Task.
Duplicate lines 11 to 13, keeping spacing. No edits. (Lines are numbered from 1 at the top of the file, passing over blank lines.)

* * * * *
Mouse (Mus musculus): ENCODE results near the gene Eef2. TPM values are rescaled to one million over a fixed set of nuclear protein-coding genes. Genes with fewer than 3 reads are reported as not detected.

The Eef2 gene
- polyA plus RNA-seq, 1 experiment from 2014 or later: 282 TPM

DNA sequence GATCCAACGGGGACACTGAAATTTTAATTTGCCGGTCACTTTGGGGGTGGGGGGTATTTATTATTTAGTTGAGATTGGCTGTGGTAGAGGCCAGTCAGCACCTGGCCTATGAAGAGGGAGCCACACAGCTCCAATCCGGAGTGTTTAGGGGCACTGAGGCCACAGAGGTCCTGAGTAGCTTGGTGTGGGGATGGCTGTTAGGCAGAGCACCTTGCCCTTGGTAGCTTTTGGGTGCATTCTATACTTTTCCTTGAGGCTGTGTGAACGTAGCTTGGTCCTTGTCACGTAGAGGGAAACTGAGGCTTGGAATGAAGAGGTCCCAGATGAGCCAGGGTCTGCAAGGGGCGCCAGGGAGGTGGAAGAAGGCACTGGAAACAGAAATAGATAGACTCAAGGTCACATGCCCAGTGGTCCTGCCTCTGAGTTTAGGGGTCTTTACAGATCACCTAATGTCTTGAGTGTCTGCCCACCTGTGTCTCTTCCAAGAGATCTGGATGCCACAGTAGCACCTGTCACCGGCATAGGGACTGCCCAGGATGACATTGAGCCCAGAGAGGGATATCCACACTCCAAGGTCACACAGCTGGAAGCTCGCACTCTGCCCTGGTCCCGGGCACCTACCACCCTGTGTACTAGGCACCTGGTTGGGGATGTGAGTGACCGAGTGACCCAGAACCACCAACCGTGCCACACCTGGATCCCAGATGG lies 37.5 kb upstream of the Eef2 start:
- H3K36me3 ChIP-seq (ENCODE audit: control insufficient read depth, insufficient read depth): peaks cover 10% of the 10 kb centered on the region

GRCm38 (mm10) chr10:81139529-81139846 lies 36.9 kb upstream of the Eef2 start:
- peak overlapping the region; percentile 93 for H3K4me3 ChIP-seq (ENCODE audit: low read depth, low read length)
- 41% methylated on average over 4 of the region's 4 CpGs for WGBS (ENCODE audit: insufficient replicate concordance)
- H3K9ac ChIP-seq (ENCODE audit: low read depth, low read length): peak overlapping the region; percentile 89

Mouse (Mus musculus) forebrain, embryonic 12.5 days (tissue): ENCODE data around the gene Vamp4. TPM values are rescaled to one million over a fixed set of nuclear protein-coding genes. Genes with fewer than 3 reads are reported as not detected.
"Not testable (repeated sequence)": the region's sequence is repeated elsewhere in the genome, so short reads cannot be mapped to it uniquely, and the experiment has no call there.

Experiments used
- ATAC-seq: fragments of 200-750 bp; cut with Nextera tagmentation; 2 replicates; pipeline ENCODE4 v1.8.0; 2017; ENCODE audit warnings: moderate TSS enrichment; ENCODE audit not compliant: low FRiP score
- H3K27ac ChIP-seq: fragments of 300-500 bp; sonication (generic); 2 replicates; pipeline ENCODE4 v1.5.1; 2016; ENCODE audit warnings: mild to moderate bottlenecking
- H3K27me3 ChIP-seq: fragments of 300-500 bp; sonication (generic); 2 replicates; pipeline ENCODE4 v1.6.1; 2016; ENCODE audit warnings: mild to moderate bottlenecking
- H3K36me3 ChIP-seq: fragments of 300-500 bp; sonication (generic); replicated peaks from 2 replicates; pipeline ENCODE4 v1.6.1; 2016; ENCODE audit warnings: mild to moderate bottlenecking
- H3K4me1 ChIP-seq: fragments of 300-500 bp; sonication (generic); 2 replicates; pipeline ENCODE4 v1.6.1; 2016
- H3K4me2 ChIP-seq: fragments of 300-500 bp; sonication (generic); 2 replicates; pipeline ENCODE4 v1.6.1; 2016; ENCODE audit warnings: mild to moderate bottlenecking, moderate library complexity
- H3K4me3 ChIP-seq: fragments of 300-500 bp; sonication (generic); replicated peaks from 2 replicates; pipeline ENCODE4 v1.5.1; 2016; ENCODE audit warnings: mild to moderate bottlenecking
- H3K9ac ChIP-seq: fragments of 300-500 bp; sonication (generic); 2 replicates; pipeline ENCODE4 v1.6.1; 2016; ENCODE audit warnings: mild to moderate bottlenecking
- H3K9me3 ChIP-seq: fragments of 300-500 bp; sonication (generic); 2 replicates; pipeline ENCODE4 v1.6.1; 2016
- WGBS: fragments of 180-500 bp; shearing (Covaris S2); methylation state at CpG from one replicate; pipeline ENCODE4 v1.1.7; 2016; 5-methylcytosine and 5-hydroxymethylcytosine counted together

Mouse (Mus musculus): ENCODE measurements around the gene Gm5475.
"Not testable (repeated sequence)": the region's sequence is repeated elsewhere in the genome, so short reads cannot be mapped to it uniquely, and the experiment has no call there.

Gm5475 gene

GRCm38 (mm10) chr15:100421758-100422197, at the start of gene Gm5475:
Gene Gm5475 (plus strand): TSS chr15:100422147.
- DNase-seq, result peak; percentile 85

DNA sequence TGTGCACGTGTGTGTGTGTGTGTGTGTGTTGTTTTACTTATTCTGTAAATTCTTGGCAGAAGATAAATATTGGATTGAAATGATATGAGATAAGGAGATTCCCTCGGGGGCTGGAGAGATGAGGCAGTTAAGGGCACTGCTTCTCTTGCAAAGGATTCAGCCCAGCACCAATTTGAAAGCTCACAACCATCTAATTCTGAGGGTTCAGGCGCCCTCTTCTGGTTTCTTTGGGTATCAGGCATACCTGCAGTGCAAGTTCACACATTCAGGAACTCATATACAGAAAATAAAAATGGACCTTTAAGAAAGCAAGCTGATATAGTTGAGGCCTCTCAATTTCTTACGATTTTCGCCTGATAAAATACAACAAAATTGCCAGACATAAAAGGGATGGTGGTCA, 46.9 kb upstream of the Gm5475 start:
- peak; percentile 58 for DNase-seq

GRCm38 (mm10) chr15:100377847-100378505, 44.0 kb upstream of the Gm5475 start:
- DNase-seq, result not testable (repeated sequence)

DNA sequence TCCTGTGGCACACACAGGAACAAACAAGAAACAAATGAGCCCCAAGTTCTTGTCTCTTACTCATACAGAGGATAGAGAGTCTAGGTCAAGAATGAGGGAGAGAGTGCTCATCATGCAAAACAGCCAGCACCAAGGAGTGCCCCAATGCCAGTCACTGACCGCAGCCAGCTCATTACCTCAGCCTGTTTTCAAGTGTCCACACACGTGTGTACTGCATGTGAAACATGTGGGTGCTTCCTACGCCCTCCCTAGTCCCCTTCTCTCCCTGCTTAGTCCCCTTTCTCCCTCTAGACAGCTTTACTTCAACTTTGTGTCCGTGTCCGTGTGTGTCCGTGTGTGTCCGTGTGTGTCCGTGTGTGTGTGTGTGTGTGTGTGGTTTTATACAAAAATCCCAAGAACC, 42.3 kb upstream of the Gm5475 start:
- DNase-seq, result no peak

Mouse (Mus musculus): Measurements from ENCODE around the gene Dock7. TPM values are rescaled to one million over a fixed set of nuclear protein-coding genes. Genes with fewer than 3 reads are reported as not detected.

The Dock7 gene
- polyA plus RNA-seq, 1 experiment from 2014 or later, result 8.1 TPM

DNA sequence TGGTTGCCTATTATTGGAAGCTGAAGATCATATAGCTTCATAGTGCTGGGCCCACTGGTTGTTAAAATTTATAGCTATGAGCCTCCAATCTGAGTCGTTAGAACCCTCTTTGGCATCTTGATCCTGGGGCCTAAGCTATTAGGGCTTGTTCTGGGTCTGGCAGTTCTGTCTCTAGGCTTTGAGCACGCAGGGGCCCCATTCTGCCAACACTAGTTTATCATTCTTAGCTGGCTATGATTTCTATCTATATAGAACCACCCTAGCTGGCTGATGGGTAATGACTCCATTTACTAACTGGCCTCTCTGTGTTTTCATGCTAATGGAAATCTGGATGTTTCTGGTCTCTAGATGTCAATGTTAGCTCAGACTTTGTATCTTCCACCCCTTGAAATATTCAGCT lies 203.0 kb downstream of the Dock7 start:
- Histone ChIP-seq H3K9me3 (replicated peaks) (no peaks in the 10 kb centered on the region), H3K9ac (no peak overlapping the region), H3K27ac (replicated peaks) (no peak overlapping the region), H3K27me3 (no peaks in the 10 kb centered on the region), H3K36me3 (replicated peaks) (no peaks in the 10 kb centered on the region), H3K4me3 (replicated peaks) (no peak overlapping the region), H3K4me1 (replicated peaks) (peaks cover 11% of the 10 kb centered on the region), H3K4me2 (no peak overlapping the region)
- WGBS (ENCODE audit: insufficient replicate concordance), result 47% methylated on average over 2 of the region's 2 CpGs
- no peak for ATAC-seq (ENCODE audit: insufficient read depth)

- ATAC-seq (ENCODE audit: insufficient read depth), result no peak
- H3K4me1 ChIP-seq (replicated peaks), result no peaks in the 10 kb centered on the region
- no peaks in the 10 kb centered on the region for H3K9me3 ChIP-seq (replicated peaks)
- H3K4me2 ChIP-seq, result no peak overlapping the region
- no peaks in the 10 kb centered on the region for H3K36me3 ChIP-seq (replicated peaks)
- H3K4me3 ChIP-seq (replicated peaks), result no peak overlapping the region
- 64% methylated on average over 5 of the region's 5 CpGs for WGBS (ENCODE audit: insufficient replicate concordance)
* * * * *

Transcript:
"Not testable (repeated sequence)": the region's sequence is repeated elsewhere in the genome, so short reads cannot be mapped to it uniquely, and the experiment has no call there.

Experiments used
- ATAC-seq: fragments of 200-750 bp; cut with Nextera tagmentation; 2 replicates; pipeline ENCODE4 v1.8.0; 2017; ENCODE audit warnings: moderate TSS enrichment; ENCODE audit not compliant: low FRiP score